● We haven’t came across a single exchange office (maybe at the airport), but there is not a big need for a lot of cash since they accept credit card practically everywhere.
● Bring a map if you are looking for specific location, even though locals are always eager to take a picture for you, they aren’t much help when describing the directions.
● Luxury shopping centers are almost at every corner in Tokyo but the prices of world renown brands are considerable higher than in Europe. Even the tax relief for foreigners doesn’t bring down the price anywhere near.
31.10. - 11.11.2014
I had my fair share of visits to the United States and never made a lot of positive memories, but I was ready to leave my prejudice behind and visit the flashy city of Angels. The entertainment capital of the world presented a great deal of unique temptations and since I took the reins on planning the last trip, this year my boyfriend was put in charge of the schedule. He let his inner geek fly free and created one educational, yet bizarre adventure with the main event being the 2015 Blizzcon held in nearby Anaheim. It is something like Comic-con except it’s dedicated to Blizzard games (e.g. World of Warcraft, Hearthstone).
WiFi on board
We tried avoiding American Airlines at all cost, mainly because we do not like being treated like cattle and then sit for 9 hours in, as my dad likes to call it, knees-under-chin position. As luck would have it, the operator of our flight got changed last minute and we ended up right there, on the board of American Airlines. Huge relief was realization the plane wasn’t even half full and we had a row of 4 seats all to ourselves, plus free WiFi. My opinion did a 180˚ turn and with legs extended across three seats roaring of the engines slowly put me to sleep.
The Milner Hotel
Shortly after being served a humble lunch we landed at the LAX airport, even though it is one of the most important international airports in the US it is wasn’t as grandiose as one would expect. After we got greeted by suspiciously casual customs we proceed throw the arrival hall packed with people waiting for their loved ones. Well there was certainly no one waiting for us so we headed out to take our first steps on the American soil.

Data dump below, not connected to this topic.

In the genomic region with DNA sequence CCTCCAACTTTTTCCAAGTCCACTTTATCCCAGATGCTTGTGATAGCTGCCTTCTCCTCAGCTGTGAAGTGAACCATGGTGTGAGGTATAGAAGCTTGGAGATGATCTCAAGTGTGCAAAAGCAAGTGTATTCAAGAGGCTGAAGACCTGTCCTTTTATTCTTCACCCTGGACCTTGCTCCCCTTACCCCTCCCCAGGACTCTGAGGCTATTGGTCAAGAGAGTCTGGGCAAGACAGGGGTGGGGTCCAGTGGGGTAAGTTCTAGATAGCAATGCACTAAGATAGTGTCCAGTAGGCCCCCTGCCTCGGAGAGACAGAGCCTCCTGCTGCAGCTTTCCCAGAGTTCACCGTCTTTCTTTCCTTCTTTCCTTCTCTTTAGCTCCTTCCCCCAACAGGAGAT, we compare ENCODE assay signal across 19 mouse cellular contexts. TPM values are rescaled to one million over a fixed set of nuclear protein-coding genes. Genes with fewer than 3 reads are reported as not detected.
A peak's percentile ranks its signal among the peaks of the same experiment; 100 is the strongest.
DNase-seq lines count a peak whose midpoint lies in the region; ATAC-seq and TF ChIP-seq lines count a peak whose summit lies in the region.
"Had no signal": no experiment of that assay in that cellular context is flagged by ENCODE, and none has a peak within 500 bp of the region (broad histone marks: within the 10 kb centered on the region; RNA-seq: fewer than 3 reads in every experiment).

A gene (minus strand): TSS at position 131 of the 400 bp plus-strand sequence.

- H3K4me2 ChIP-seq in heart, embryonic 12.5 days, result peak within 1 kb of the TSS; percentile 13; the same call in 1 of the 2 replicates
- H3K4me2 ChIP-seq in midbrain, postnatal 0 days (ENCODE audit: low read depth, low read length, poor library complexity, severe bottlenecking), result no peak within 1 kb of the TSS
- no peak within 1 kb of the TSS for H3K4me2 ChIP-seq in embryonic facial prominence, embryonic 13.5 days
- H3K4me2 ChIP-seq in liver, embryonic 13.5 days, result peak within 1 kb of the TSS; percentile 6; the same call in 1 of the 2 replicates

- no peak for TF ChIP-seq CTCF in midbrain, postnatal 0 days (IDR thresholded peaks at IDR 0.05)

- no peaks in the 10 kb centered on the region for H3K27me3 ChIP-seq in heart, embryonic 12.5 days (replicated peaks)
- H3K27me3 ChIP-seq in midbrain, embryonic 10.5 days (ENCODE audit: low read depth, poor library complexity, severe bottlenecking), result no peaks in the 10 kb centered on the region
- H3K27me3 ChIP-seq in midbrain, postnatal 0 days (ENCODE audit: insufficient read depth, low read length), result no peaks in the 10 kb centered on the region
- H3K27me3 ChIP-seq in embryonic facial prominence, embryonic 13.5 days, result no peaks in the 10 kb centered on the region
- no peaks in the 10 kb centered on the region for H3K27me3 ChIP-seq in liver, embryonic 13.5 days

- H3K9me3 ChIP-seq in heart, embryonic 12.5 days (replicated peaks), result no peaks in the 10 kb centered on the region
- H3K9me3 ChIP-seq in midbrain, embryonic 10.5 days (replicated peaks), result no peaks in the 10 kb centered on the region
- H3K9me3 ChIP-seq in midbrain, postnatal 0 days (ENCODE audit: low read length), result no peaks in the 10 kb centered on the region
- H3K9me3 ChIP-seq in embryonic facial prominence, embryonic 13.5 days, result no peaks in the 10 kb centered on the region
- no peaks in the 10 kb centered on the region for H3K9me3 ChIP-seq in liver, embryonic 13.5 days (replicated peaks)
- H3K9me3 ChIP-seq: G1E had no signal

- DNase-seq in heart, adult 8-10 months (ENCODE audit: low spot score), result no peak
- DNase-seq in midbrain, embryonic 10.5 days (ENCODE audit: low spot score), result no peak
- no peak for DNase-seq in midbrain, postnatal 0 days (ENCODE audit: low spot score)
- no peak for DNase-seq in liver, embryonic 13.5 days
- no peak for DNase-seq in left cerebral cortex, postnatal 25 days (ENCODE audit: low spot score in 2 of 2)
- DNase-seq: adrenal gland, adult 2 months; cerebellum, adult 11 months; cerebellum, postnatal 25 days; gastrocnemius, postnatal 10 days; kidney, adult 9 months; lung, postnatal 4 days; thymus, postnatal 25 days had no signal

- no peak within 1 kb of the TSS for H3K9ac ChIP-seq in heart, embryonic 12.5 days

The density of skyscrapers was increasing as we were getting closer to Downtown LA. We got out of the bus right in front of The Milner Hotel, where we were planning to stay our first six nights. The Hotel was noticeably dated and I couldn’t make up my mind if in good way or not. There is something about old-fashion decor and stale air I find quite charming. It reminded me of the cheap hotels in the center of London, well not cheap cheap but London cheap.
The Griffith park squirms it’s way up the hill to the probably best place to have a great view of the city. It is possible to take a bus all the way to observatory, but if you are capable of walking couple of kilometer I would definitely recommend starting at Los Feliz Blvd and make your way up on foot. Staring at a small picnic area I recharged my energy with an incredibly sweet Arizona tea and a pack of cheese doritos. How I love my vacation diet. Passing by some local residence welcoming passers by using signs like: “Trespassers will be shot at sight!” we wandered along dusty unkempt roads. After reaching the top the entire Los Angeles unveiled in front of our sight and surprisingly a pretty good view of the Hollywood sign.
View from Griffit
The Griffith Observatory itself was this stunning building with three domes sitting right on top of the hill. Inside you will find a museum filled with scientific experiments and exhibits. If you are a curious individual with a child-like spirit it will be a real treat for you. My favorite part was the Foucault Pendulum which provides a simple proof the earth is actually rotating and then the Tesla Coil because it just looks really cool with all the sparks and everything. There is also supposed to be an open access to the Zeiss Telescope in one of the domes, unfortunately we were there during the day. Admission to observatory is free.